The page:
It was not until around 2019 that reputable exchanges and custodians began to appear and helped to fortify the operational integrity of the cryptocurrency market. With these upgrades and a more efficient market structure in place, scope for significant halving-induced volatility may be reduced. That is, violent price swings set off by the split itself may be more subdued than in prior years.


When all 21 million Bitcoins have been mined – with an estimated end date at 2140 – BTC supply increases will end, and the price of the digital token will be fully at the mercy of what prevailing demand is at that time. Furthermore, the cost of generating new Bitcoin every year grows while the reward diminishes as every halving reduces the number of digital tokens awarded to its excavators.

Chart showing Global Cryptocurrency Mining Sites

The algorithm is written in such a way that over time, fewer miners will be able to continue their operations and will be forced to shut down. As the blockchain puzzles become more difficult to solve, input costs like electricity and hardware replacement will rise, while their revenue – i.e. Bitcoins generated – will dwindle. The result will be fewer miners spawning fewer BTC, thereby encouraging scarcity.

Unlike a fiat currency – say, the US Dollar – the supply of Bitcoin is limited. While there has been speculation that it may become a global currency, BTC proponents must first reconcile a plethora of dilemmas. One of the biggest of these will be shedding Bitcoin’s reputation as a speculative instrument and rebranding it as a reliable medium of exchange by taming violent volatility.

This helps to differentiate widely-used fiat currency like the US Dollar from a digital token like Bitcoin. There is no halving equivalent for currencies. The closest comparison may be hawkish monetary policy, where the raising of interest rates aims to reduce lending and constrict the money supply. That is an incomplete analogy however since a central bank can choose to loosen credit conditions as well as tighten them.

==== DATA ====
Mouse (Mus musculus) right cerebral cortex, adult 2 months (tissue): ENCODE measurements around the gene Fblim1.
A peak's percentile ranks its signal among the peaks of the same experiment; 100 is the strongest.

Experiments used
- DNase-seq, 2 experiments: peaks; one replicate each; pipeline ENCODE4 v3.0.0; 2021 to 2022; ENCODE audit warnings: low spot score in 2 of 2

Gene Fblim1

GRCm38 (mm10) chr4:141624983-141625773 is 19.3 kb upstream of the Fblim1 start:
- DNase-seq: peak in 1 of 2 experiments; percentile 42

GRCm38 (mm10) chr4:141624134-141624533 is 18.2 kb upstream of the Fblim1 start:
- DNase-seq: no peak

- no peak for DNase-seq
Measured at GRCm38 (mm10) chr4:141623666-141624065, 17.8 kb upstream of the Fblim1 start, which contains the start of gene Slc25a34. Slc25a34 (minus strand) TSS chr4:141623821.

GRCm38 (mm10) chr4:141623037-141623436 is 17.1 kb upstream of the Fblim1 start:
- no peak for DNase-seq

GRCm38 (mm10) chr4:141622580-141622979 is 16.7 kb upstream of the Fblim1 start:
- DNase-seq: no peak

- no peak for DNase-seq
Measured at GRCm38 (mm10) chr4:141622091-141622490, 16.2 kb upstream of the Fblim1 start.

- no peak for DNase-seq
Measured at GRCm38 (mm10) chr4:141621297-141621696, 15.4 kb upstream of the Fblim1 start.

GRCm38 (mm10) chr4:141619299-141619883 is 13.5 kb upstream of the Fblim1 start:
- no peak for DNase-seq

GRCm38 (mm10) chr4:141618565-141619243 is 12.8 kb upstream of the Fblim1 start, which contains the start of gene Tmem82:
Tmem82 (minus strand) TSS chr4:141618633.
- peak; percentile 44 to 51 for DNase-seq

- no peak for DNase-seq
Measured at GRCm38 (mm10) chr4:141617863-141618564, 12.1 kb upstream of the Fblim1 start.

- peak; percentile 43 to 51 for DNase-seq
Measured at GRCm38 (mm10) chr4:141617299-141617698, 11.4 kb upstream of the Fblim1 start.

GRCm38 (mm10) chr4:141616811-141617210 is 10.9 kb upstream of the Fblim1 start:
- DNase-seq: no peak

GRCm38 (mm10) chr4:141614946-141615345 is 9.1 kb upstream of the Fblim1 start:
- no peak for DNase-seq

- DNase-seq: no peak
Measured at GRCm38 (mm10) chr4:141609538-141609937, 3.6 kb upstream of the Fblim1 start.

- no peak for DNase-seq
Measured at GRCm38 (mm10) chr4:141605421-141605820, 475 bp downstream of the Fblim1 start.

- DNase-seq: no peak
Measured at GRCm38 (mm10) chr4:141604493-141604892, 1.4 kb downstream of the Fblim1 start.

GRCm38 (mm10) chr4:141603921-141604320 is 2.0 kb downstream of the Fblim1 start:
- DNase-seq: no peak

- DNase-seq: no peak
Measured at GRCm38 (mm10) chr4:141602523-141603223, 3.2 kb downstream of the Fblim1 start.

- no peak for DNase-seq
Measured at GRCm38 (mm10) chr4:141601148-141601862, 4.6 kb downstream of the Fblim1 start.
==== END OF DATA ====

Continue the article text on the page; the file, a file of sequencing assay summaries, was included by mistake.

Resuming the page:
Much like Bitcoin, Litecoin – a descendent of the original cryptocurrency – also undergoes a halving period every four years. The last to occur was on August 5, 2019 and saw the number of digital tokens awarded to miners reduced to 12.5 LTC per block. The next split is expected to take place on August 6, 2023 where the compensation for digital excavators will be down to 6.25 Litecoins.


The coronavirus may also play a role in driving up the price of Bitcoin. The global pandemic emanating from China has spread throughout the world and disrupted global supply chains, hitting the tech sector particularly hard. Consequently, so-called “mining farms” – which are typically giant warehouses filled with computers running on electricity 24/7 solving blockchain-related math puzzles – may face supply shortages.

Governments across the world have initiated lockdown procedures and mandated for their citizens to self-quarantine to mitigate Covid-19 contagion. However, delayed orders and congested ports mean miners may not get access to hardware they require to keep verifying transactions and producing more Bitcoin. BTC scarcity linked to the virus and to halving could thus constrict supply and drive prices higher.


--- Written by Dimitri Zabelin, Jr Currency Analyst for

To contact Dimitri, use the comments section below or @ZabelinDimitri on Twitter

DailyFX provides forex news and technical analysis on the trends that influence the global currency markets.